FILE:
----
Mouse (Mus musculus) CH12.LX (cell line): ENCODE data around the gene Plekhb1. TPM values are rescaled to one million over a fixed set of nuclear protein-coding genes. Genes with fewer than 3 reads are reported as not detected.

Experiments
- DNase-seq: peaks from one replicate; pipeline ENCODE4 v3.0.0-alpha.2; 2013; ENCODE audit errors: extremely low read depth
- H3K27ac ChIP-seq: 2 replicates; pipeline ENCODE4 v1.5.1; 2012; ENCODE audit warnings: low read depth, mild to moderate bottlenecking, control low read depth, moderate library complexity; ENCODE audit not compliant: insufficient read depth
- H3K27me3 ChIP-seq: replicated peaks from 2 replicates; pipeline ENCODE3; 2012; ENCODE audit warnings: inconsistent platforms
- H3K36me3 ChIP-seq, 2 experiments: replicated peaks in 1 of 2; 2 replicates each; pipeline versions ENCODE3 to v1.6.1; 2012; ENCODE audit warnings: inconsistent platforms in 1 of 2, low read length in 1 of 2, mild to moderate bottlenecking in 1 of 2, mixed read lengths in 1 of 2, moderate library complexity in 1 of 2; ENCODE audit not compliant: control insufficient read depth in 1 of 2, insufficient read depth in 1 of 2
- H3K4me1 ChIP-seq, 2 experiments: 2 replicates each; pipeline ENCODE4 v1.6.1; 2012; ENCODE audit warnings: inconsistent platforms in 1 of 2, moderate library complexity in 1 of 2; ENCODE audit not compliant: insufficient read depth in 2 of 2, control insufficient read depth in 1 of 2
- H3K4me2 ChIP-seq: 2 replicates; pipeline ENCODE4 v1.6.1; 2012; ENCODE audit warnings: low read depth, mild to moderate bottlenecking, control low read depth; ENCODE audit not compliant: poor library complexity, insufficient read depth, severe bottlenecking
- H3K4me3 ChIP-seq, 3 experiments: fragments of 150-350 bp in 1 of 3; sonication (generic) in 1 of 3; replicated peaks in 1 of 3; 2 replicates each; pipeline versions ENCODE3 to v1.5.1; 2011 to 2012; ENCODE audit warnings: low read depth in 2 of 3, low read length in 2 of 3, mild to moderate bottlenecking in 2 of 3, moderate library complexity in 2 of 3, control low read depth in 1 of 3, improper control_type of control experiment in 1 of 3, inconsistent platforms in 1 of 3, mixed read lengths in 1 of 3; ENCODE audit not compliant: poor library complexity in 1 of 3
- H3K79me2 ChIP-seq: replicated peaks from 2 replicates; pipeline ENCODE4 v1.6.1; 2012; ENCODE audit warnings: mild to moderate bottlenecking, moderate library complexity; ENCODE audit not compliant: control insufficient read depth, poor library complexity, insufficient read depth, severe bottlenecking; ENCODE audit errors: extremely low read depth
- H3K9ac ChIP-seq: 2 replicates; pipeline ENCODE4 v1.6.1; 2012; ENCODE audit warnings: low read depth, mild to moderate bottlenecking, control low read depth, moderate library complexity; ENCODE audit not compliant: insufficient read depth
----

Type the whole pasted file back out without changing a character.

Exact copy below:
Mouse (Mus musculus) CH12.LX (cell line): ENCODE data around the gene Plekhb1. TPM values are rescaled to one million over a fixed set of nuclear protein-coding genes. Genes with fewer than 3 reads are reported as not detected.

Experiments
- DNase-seq: peaks from one replicate; pipeline ENCODE4 v3.0.0-alpha.2; 2013; ENCODE audit errors: extremely low read depth
- H3K27ac ChIP-seq: 2 replicates; pipeline ENCODE4 v1.5.1; 2012; ENCODE audit warnings: low read depth, mild to moderate bottlenecking, control low read depth, moderate library complexity; ENCODE audit not compliant: insufficient read depth
- H3K27me3 ChIP-seq: replicated peaks from 2 replicates; pipeline ENCODE3; 2012; ENCODE audit warnings: inconsistent platforms
- H3K36me3 ChIP-seq, 2 experiments: replicated peaks in 1 of 2; 2 replicates each; pipeline versions ENCODE3 to v1.6.1; 2012; ENCODE audit warnings: inconsistent platforms in 1 of 2, low read length in 1 of 2, mild to moderate bottlenecking in 1 of 2, mixed read lengths in 1 of 2, moderate library complexity in 1 of 2; ENCODE audit not compliant: control insufficient read depth in 1 of 2, insufficient read depth in 1 of 2
- H3K4me1 ChIP-seq, 2 experiments: 2 replicates each; pipeline ENCODE4 v1.6.1; 2012; ENCODE audit warnings: inconsistent platforms in 1 of 2, moderate library complexity in 1 of 2; ENCODE audit not compliant: insufficient read depth in 2 of 2, control insufficient read depth in 1 of 2
- H3K4me2 ChIP-seq: 2 replicates; pipeline ENCODE4 v1.6.1; 2012; ENCODE audit warnings: low read depth, mild to moderate bottlenecking, control low read depth; ENCODE audit not compliant: poor library complexity, insufficient read depth, severe bottlenecking
- H3K4me3 ChIP-seq, 3 experiments: fragments of 150-350 bp in 1 of 3; sonication (generic) in 1 of 3; replicated peaks in 1 of 3; 2 replicates each; pipeline versions ENCODE3 to v1.5.1; 2011 to 2012; ENCODE audit warnings: low read depth in 2 of 3, low read length in 2 of 3, mild to moderate bottlenecking in 2 of 3, moderate library complexity in 2 of 3, control low read depth in 1 of 3, improper control_type of control experiment in 1 of 3, inconsistent platforms in 1 of 3, mixed read lengths in 1 of 3; ENCODE audit not compliant: poor library complexity in 1 of 3
- H3K79me2 ChIP-seq: replicated peaks from 2 replicates; pipeline ENCODE4 v1.6.1; 2012; ENCODE audit warnings: mild to moderate bottlenecking, moderate library complexity; ENCODE audit not compliant: control insufficient read depth, poor library complexity, insufficient read depth, severe bottlenecking; ENCODE audit errors: extremely low read depth
- H3K9ac ChIP-seq: 2 replicates; pipeline ENCODE4 v1.6.1; 2012; ENCODE audit warnings: low read depth, mild to moderate bottlenecking, control low read depth, moderate library complexity; ENCODE audit not compliant: insufficient read depth